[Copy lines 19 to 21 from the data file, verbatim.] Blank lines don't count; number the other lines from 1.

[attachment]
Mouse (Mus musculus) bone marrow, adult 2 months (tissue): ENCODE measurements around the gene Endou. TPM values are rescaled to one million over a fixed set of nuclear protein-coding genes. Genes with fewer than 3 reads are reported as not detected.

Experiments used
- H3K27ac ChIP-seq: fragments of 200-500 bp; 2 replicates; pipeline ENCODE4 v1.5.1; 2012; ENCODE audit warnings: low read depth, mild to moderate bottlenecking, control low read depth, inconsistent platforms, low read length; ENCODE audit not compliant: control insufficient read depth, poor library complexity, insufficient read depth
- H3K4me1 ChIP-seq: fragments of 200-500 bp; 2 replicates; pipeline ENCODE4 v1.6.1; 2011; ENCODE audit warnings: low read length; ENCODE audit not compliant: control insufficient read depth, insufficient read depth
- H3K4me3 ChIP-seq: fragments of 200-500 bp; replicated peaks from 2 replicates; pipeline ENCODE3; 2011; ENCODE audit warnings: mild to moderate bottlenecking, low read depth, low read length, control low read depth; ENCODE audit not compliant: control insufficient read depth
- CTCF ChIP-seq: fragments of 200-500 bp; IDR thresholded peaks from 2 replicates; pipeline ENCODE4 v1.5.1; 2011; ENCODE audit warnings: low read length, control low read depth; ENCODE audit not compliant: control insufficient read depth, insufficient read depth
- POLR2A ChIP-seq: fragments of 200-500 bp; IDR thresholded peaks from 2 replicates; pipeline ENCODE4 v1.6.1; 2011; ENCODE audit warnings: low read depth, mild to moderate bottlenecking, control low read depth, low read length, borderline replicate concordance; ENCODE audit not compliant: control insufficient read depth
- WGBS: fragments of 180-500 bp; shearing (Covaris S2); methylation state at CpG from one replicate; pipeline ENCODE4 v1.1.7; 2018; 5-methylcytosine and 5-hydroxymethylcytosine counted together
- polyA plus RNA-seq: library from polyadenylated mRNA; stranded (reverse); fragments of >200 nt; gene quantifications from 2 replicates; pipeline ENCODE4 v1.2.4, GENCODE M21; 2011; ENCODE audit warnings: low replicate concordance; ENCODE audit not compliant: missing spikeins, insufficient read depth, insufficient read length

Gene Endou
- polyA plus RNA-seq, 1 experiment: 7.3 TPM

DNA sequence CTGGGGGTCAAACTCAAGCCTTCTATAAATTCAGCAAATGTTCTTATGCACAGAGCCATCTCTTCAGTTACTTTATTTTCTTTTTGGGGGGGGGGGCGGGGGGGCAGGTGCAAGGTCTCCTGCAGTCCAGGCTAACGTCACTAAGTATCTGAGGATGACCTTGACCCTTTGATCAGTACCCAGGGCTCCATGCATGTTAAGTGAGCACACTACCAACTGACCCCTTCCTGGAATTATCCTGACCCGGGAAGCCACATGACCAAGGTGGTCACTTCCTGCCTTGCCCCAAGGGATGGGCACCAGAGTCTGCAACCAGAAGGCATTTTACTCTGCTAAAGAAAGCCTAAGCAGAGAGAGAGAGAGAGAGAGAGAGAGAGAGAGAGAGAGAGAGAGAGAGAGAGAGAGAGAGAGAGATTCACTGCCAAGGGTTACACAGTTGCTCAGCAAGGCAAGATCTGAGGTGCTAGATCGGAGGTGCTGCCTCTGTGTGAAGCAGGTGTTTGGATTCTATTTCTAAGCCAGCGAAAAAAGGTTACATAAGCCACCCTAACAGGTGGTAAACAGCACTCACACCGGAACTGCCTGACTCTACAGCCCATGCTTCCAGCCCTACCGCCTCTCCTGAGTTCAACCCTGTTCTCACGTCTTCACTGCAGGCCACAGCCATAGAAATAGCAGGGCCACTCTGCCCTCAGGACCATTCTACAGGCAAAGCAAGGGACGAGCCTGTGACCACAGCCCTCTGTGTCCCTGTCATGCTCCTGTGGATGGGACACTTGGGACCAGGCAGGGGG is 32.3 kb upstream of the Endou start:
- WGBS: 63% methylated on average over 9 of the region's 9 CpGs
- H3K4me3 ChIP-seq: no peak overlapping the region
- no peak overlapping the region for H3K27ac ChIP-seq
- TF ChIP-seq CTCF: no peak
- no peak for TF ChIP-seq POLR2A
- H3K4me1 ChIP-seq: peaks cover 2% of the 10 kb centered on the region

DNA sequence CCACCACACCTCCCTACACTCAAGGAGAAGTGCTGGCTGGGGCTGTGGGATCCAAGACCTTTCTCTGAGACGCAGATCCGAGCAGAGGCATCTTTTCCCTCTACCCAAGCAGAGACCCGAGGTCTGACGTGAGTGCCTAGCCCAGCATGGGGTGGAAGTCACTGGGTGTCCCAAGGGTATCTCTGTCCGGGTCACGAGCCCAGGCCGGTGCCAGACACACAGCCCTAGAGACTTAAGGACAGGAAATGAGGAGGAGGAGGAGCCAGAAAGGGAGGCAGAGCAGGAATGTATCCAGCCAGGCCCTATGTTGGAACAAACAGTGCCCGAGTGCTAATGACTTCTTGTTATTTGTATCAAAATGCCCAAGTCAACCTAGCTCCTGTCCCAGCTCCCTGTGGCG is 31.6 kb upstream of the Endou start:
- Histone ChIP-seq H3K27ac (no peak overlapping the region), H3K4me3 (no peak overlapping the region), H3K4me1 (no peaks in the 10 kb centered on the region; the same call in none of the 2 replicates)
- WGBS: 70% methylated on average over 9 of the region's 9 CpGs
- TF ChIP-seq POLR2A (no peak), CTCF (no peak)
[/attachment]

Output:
DNA sequence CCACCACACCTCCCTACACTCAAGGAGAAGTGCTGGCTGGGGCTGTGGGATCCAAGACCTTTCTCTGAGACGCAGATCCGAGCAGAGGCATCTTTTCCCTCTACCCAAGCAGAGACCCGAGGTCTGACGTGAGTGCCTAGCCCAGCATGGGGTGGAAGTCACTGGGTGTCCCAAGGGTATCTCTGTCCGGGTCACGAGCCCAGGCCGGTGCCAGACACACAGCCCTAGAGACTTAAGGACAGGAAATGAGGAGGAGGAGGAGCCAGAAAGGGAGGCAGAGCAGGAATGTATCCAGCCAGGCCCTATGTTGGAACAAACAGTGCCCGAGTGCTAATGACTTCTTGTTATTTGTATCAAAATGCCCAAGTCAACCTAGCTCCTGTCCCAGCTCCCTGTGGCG is 31.6 kb upstream of the Endou start:
- Histone ChIP-seq H3K27ac (no peak overlapping the region), H3K4me3 (no peak overlapping the region), H3K4me1 (no peaks in the 10 kb centered on the region; the same call in none of the 2 replicates)
- WGBS: 70% methylated on average over 9 of the region's 9 CpGs